George Osborne letter from 2003 reveals how he thought tuition fees were ‘a tax on learning’ and ‘very unfair’

Chancellor even acknowledged how the move would mostly hurt and prevent people from the poorest backgrounds from going to university

Aftab Ali
Student Editor
Wednesday 18 May 2016 09:20 BST
(Getty Images)

George Osborne once called university tuition fees “a tax on learning” and “very unfair” - before the Tories trebled them to £9,000 a year.

The revelation has come to light after recent Manchester music graduate, Rosy Williams, posted a letter onto Facebook that she received from the politician in 2003 in which he sought to address concerns surrounding a fee increase.

Mr Osborne - then just MP for Tatton - wrote: “When I was at university 10 years ago, my education was free.

“Since then, the Government has imposed fees which mean that most students today pay more than £1,000 a year to go to university. Now they want to go further and introduce so-called ‘top-up fees’, which will mean students paying £3,000 a year for their education. To my mind, this is a tax on learning and is very unfair.”

He continued: “Given that grants have been abolished too, students face leaving college with debts of around £18,000. There is lots of evidence that it is fear of going into debt that most puts people from poorer background off going to university.”

Ms Williams described in the post how she came across the 13-year-old document from “a young, up-and-coming MP by the name of George Osborne” after rooting through a box of old letters.

She wrote: “He talks about the *shocking* £1,000 a year students pay, the ‘tax on learning’, and promised free university education if the Conservatives were to get in. So glad he made sure our ‘voices were heard in parliament’.”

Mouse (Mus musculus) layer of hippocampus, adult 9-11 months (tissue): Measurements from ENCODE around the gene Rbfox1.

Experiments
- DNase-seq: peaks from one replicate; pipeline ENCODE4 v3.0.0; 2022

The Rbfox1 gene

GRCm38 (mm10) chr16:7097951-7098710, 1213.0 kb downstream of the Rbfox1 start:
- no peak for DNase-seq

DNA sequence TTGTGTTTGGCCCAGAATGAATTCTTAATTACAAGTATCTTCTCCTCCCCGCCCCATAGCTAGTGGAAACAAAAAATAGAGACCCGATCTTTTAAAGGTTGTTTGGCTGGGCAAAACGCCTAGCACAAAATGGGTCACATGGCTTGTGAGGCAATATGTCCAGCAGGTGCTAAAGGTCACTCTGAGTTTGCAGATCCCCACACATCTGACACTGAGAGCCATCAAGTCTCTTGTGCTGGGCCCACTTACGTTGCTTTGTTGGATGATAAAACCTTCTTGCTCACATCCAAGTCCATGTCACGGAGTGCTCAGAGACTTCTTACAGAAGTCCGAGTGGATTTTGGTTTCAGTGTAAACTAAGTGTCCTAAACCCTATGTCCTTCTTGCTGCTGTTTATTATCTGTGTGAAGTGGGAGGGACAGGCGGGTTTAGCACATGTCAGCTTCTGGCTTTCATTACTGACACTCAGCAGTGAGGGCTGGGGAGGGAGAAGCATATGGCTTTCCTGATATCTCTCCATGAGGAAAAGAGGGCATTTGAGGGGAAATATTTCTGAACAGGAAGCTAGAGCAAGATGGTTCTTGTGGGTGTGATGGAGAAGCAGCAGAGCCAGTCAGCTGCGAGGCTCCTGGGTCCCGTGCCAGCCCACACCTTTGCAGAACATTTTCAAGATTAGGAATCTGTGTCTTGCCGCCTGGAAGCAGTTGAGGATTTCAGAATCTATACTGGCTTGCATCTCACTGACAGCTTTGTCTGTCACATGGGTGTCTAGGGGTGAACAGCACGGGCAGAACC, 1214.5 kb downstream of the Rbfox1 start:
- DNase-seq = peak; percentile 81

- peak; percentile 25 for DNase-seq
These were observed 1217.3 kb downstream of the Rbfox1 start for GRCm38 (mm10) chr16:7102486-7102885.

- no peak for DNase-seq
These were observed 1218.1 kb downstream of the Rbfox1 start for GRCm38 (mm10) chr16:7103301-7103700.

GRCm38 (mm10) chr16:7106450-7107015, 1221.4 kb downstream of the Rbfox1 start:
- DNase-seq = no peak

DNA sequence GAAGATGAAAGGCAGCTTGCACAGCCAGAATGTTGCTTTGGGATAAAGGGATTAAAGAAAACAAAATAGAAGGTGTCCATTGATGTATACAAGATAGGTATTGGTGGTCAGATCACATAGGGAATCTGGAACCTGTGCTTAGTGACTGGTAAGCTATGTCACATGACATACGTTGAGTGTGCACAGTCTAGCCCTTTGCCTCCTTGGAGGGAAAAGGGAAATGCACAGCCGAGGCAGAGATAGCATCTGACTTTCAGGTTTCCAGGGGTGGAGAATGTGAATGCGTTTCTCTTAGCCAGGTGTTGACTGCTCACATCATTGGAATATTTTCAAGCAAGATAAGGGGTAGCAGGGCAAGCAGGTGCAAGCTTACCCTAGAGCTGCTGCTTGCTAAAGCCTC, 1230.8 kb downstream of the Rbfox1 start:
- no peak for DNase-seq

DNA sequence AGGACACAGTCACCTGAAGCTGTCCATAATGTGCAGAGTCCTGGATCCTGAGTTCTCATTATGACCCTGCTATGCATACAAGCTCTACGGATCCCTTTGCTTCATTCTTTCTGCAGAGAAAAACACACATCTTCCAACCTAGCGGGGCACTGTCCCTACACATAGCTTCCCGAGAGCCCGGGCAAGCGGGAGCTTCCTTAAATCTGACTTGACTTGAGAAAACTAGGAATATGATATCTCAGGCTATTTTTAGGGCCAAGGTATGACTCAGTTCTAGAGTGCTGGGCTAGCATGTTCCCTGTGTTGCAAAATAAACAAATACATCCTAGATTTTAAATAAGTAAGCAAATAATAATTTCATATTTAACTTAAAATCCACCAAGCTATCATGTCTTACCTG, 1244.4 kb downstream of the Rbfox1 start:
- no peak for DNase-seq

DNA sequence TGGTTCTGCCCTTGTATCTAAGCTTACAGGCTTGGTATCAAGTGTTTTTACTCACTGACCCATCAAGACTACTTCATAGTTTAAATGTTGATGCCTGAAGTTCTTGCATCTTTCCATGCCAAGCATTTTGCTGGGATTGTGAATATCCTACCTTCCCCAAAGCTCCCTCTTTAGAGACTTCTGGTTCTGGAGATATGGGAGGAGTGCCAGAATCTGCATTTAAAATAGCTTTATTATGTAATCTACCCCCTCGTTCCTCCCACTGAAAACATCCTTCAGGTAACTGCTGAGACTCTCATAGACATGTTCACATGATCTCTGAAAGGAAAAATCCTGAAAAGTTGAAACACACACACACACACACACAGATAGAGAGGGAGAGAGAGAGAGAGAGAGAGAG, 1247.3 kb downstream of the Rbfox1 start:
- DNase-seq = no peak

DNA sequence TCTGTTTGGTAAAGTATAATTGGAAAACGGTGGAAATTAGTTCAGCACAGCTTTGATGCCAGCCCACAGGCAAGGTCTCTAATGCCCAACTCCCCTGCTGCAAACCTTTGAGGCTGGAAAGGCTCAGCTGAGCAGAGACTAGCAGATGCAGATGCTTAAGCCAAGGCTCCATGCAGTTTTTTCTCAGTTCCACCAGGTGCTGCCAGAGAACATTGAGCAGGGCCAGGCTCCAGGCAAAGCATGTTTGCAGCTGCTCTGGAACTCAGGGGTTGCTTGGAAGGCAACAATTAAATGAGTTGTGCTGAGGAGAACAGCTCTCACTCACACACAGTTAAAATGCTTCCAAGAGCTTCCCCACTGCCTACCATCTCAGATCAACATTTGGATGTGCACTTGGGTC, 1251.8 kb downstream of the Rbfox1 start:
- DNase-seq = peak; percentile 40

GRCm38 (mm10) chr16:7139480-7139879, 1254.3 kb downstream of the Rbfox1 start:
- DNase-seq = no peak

According to the Mirror, Labour’s shadow business secretary, Angela Eagle, described how the letter exposes Mr Osborne’s “rank hypocrisy.”

As Chancellor, Mr Osborne seems to have gone back on his word as his partys repeated attacks on higher education have continually hit the poorest students the most, with the abolition of maintenance grants, replacing student nurses’ bursaries with loans, and “betraying a generation of students” after backtracking on a 2012 student loan promise.

Student protest turns violent

Just last month, ministers were seen to be questioning whether £9,000 tuition fees at some of the UK’s top universities could be justified given the “quality and intensity of teaching” after images surfaced of a leaked Government memo.

And on Monday, the Tories sparked outrage after its latest higher education White Paper highlighted how institutions that score highly in terms of teaching quality will be able to raise their annual tuition fees above the maximum £9,000.

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